The Constitution Bench judgment on upholding reservation in higher educational Institutions has come on expected lines, in the light of the judgment in the Indira Sawhney case (1992). Though 27 per cent quota for OBCs was loosely challenged, but this plea was an empty one because Government of India’s latest National Sample Survey data
(2004-05) shows 41 per cent and 43 per cent constitute OBCs amongst Muslims and Hindus respectively.
Of course, everybody knew that the real issue was: would the Court accept government’s partithe san approach (no doubt influenced by the higher echelons of the OBC political leadership) that the principle of creamy layer amongst OBCs should be dispensed with? The court has given short shrift by holding:
Thus, any executive or legislative action refusing to exclude the creamy layer from the benefits of reservation will be violative of Articles 14 and 16(1) and also of Article 16(4).
It is unfortunate that because of partisan politics some are still unwilling to accept this equitable decision and thus putting in jeopardy the implementation of this overdue measure for the poor segments of the OBCs. As it is, the partisan approach of the higher segments of the OBCs has already done considerable damage to the SC/ST students. This is shown by the fact that all the parties indulged in a conspiracy of silence with regard to the benefit that was to accrue to the SCs/STs under this very government circular from last year.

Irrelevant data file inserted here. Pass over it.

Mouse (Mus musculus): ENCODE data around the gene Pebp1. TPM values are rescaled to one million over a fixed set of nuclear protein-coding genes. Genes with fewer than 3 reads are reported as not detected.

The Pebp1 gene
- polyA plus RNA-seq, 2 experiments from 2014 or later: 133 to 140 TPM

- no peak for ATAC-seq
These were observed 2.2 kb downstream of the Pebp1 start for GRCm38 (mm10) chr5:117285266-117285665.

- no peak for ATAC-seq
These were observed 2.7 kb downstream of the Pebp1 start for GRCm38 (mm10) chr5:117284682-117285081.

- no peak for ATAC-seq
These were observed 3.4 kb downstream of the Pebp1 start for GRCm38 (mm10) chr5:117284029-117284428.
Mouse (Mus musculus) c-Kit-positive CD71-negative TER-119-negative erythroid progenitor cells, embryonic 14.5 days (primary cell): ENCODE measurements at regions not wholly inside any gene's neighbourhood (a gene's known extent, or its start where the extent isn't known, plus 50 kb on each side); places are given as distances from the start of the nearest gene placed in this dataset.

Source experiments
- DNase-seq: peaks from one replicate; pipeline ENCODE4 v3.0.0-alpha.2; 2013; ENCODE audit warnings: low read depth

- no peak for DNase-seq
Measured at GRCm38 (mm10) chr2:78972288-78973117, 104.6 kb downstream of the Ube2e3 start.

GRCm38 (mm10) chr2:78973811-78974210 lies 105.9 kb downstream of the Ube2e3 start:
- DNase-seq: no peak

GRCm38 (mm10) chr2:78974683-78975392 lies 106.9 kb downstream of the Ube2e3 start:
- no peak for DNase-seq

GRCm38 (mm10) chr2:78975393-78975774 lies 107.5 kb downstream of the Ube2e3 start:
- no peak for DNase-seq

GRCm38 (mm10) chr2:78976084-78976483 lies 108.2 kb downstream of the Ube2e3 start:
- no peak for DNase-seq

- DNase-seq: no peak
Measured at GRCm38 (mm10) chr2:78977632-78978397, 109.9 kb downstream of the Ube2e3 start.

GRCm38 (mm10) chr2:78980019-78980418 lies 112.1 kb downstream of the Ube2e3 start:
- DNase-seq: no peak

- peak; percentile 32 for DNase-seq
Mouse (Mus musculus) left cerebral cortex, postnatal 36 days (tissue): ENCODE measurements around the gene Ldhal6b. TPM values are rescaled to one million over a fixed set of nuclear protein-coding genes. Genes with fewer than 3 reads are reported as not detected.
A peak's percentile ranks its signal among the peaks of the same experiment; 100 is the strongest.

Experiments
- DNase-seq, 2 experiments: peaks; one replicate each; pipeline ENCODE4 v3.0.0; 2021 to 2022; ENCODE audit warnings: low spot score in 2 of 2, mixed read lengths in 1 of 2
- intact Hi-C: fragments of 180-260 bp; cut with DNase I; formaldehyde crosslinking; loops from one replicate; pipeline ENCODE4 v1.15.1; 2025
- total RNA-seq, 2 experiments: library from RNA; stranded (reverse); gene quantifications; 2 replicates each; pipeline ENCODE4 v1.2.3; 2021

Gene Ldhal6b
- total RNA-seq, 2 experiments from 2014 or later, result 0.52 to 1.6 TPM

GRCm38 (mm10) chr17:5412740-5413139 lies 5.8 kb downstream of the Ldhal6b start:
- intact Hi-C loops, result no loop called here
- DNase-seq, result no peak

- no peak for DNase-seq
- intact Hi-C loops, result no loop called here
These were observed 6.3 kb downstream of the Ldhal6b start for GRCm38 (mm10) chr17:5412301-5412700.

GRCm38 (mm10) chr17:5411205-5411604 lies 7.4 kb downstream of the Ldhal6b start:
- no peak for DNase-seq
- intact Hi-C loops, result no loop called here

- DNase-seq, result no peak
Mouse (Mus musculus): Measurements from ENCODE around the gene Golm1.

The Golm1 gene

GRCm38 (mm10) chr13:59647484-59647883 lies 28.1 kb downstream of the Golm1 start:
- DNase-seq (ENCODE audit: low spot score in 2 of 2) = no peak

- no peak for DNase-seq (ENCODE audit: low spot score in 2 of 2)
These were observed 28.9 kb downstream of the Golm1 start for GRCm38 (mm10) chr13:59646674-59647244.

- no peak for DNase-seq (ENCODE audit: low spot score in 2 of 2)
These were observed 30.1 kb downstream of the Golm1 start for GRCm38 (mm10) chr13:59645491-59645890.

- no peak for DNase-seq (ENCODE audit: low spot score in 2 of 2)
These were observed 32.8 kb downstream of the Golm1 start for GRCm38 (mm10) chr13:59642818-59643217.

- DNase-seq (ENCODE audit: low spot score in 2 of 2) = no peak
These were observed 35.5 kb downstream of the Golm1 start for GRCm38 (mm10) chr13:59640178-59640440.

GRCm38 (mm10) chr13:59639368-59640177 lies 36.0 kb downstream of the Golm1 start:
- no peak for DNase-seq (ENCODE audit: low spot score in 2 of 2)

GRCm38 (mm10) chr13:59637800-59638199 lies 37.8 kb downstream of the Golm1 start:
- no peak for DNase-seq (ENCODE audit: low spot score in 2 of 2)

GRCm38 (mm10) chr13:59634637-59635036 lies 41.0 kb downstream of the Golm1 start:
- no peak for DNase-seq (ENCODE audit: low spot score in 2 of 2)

It may be noted that though the Supreme Court had given an interim stay regarding OBC admission, there was no stay regarding the SC/ST quota, which could have been filled up; but no one spoke about it and it has unnecessarily gone waste for the last year. This indifference to the SC/ST quota exposes the hypocrisy of many politicians that when they are talking of uplifting the poor, it is the caste angle which has primacy. It should be noted that the extra seats created for 2007-08 were 12,216 of which 9468 were for the OBCs, 1832 for the SCs and 916 for the STs. Thus it was possible for the government to fill up the quota for SCs/STs (a total of 2748 seats). The managements of institutions had no objection because they had already made arrangements for filling up 12,216 seats.
But surprisingly no effort was made to fill up the SC/ST quota last year. This anomaly was felt very strongly by the People’s Union for Civil Liberties (PUCL) which, by its letter of May 4, 2007, brought this fact to the notice of the Prime Minister, Arjun Singh, and others including Ms Mayawati, the Chief Minster of UP, expressing its anxiety and surprise that so far the government had not taken any steps to fill up the seats reserved for SCs and STs when there was no restraint against them. Unfortunately for reasons not clear no steps were taken—as a result the SCs/STs lost last year’s quota.
Again from the current press reports it appears that some political groups are trying to find ways how the creamy layer can be included in the quota (a useless exercise in view of the judgment). No attention is also being paid in this process for the enrolment of SCs/STs which is permissible—why has the government not asked the institutions to go ahead with their admissions? Whatever the angularities regarding the OBCs, those can be worked out, but why should SCs/STs be denied admissions in higher institutions again for the second year? Why must partisan politics always override equity and fairness to the most neglected? Is it because the political leadership is under pressure from the creamy layer of the OBCs not to let SCs/STs take benefits if the same are not at the same time available to the OBCs? Is this social justice? Is it not pandering to caste politics and the vote-gathering mechanism? But why is the SC leadership not exposing this game? Even Mayawati is playing cool on this.